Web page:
Sub-Saharan Africa’s weeks-long reprieve from the fatal impact of the coronavirus came to an end on Wednesday as Burkina Faso announced the death of a 62-year-old woman who had been suffering from diabetes.
Africa has lagged behind the global curve for coronavirus infections and deaths but in the past few days has seen a significant rise in cases.
Experts have repeatedly warned about the perils for the continent, given its weak health infrastructure, poverty, conflicts, poor sanitation and urban crowding.
South Africa, the continent’s most industrialised economy, reported a more than one-third jump in cases on Wednesday, with 31 new infections bringing its tally to 116.
Nearby Zambia also announced its first two confirmed cases – a couple that returned to the capital Lusaka from a 10-day holiday excursion in France.
The news of the first coronavirus death came after the poor Sahel nation of Burkina Faso reported seven new infections, increasing its total to 27, as well as the woman’s death overnight.
As of Wednesday, a tally of reported cases, compiled by AFP, stood at 576 for all of Africa.
Of these, 15 cases have been fatal: six in Egypt, five in Algeria, two in Morocco, one in Sudan and one in Burkina Faso.
Those figures are still comparatively small compared to the rest of world – the global death toll has passed 8,000 with nearly 200,000 total infections.
But there are fears – in Africa and elsewhere – that the real number of infections could be higher.
– Crackdown –
Watching from afar as the disaster unfolds in Asia and Europe, some African countries have wasted little time in ordering drastic measures.
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Air traffic has been particularly hard hit, as many of Africa’s initial cases were people who had returned from highly-affected countries in Europe and the Middle East.
Some countries, such as Somalia, Chad, Guinea-Bissau and, most recently, the island of Madagascar have moved to shut all airports and stop all flights into their countries.
On Wednesday, Cape Verde – a tropical archipelago off Africa’s west coast that is heavily dependent on tourism – and the continent’s most populous nation, Nigeria, joined other nations in banning flights from the countries most affected by coronavirus.
Burkina Faso has ordered the closure of all schools and barred all public and private gatherings until the end of April.
Though Niger has not yet recorded an infection, the government on Tuesday closed borders and schools for two weeks.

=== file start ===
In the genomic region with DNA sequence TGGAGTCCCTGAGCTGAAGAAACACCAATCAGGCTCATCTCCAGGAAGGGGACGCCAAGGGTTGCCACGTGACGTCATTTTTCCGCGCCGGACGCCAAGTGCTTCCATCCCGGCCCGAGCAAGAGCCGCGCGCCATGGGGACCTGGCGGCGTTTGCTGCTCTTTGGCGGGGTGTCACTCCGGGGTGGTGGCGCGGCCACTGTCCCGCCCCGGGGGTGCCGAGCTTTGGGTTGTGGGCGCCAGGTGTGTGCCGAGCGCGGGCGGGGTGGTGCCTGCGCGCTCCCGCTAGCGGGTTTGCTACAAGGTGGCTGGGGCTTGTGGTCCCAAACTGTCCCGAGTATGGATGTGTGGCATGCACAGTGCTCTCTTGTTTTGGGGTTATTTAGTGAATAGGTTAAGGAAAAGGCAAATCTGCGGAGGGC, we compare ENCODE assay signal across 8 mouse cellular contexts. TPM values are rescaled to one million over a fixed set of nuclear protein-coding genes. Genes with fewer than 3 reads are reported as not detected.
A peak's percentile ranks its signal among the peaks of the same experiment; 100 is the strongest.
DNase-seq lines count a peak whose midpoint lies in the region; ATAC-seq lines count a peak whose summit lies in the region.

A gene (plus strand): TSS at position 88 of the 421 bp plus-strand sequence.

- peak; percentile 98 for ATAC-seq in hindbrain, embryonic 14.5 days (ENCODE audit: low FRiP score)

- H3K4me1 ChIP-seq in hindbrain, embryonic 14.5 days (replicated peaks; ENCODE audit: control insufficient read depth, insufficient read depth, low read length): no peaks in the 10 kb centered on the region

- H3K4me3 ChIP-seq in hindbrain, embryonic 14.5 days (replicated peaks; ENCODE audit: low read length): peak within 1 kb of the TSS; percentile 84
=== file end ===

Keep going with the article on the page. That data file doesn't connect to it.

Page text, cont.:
Senegal has the most confirmed cases in West Africa with 27, while in the east, 23 cases have been reported in six countries, including flight hubs Ethiopia and Kenya.
South Africa, sub-Saharan Africa’s worst-hit country, has banned all cruise ships from its waters. More than 1,700 people are stranded on a liner off Cape Town over fears that some have the virus.
It is just the latest blow to tourism across the continent, with coronavirus fears cancelling sporting, cultural and religious events.
– ‘Disease hot spot belt’ –
A 2016 analysis by the Rand Corporation, a US thinktank, found that of the 25 countries in the world that were most vulnerable to infectious outbreaks, 22 were in Africa – the others were Afghanistan, Yemen and Haiti.
The report put the finger on a “disease hot spot belt” extending on a line of countries, running across the southern rim of the Sahara through the Sahel to the Horn of Africa, many of which are struggling with conflicts.
“Were a communicable disease to emerge within this chain of countries, it could easily spread across borders in all directions, abetted by high overall vulnerability and a string of weak national health systems along the way,” the report warned.
According to the World Bank, health spending amounted in 2016 to $78 per inhabitant in sub-Saharan Africa compared with a world average of $1,026, with a peak of $9,351 in North America and $3,846 in the European Union.
On the plus side, the continent has unrivalled experience in dealing with outbreaks of contagious disease, from Ebola, malaria and measles to cholera and HIV.
“Our preparedness is better because of the lessons learned from the Ebola crisis,” Mosoka P. Fallah, director-general of Liberia’s National Institute of Public Health in Liberia, said this month, referring to an 2014-16 epidemic that claimed more than 11,000 lives in three West African nations.